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Article
March 16, 1994

Principles and Practice of Medical Intensive Care

Author Affiliations

LDS Hospital University of Utah Medical Center Salt Lake City

 

by Richard W. Carlson and Michael A. Geheb, 1796 pp, with illus, $180, ISBN 0-7216-3396-X, Philadelphia, Pa, WB Sannders Co, 1993.

JAMA. 1994;271(11):879. doi:10.1001/jama.1994.03510350091046
Abstract

Principles and Practice of Medical Intensive Care, edited by Carlson and Geheb, is outstanding. Over 200 authors have contributed to the text. Chapters are well written and remarkably up to date, given the typical time lag between writing and actual publication. The sequence of information is good, and individual chapters agree quite well.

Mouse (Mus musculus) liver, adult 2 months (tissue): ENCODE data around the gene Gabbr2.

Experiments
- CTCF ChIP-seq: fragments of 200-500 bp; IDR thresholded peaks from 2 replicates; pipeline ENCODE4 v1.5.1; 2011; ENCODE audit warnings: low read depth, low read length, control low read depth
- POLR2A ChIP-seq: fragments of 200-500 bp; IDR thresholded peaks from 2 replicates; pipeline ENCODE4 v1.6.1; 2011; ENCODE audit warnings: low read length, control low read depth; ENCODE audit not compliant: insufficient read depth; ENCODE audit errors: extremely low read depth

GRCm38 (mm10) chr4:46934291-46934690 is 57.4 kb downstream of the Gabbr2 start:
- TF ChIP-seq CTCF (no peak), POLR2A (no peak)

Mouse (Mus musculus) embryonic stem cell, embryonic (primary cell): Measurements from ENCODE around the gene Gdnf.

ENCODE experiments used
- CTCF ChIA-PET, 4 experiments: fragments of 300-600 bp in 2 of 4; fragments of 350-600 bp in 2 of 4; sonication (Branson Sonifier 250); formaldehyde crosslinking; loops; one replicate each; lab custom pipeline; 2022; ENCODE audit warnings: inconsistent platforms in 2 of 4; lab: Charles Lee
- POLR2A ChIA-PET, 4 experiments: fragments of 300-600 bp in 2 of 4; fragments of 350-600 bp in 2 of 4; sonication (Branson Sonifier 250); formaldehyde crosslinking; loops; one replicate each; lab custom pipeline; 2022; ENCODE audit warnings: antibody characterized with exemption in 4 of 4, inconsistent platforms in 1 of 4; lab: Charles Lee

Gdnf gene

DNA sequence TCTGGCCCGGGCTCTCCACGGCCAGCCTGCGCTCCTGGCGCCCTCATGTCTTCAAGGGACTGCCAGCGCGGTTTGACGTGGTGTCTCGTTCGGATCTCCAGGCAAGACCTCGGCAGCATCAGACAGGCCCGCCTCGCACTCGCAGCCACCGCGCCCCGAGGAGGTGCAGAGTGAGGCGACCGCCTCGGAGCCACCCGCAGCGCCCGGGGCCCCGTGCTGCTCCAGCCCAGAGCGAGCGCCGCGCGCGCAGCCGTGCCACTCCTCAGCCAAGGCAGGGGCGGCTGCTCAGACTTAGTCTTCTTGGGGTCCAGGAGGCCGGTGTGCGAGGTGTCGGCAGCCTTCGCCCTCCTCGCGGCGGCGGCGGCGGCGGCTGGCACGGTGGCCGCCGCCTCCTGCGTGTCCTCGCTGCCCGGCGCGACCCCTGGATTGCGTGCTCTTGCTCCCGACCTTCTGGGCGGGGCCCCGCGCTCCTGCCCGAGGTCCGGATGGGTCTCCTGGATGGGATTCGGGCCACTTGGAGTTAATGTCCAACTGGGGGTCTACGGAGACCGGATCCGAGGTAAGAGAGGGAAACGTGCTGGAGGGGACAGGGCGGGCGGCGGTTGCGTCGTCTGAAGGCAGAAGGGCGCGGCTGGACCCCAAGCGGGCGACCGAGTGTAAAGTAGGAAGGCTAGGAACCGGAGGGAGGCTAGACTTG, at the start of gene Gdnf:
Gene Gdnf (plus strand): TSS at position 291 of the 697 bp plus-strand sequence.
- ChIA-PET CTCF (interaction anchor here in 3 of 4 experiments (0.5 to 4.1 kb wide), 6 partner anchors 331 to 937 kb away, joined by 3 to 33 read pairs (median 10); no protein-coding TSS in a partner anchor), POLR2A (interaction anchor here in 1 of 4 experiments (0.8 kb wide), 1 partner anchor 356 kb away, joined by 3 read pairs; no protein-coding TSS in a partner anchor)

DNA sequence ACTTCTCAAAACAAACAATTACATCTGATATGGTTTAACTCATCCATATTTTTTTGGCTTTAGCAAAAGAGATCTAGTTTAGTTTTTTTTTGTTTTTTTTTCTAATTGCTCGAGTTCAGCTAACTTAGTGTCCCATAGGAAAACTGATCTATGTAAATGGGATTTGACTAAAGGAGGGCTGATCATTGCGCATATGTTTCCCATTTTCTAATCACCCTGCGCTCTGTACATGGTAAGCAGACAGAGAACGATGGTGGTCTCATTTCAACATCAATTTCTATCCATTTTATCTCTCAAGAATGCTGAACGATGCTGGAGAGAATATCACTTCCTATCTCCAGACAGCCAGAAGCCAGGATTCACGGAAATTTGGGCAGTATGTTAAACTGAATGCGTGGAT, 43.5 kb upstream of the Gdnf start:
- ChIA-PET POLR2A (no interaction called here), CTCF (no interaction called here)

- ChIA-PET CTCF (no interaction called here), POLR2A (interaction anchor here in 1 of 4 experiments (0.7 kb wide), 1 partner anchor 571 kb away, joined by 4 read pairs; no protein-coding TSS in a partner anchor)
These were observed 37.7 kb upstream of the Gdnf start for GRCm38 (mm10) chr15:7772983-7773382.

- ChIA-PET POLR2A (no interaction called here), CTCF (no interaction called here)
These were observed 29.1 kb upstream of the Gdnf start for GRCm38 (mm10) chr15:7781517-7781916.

The first part of the text is devoted to organization of intensive care and prehospital management. It serves as a very nice introduction to the subject of medical intensive care. The final sections are devoted to ethics and critical care, legal aspects of life support, and future ethical issues in critical care. I thought these sections served as a nice conclusion to the book.

Despite the "Medical" of the title, care of surgical patients is discussed in considerable detail. There are also sections devoted to liver transplantation, bone marrow transplantation, and obstetrics and gynecology related to intensive

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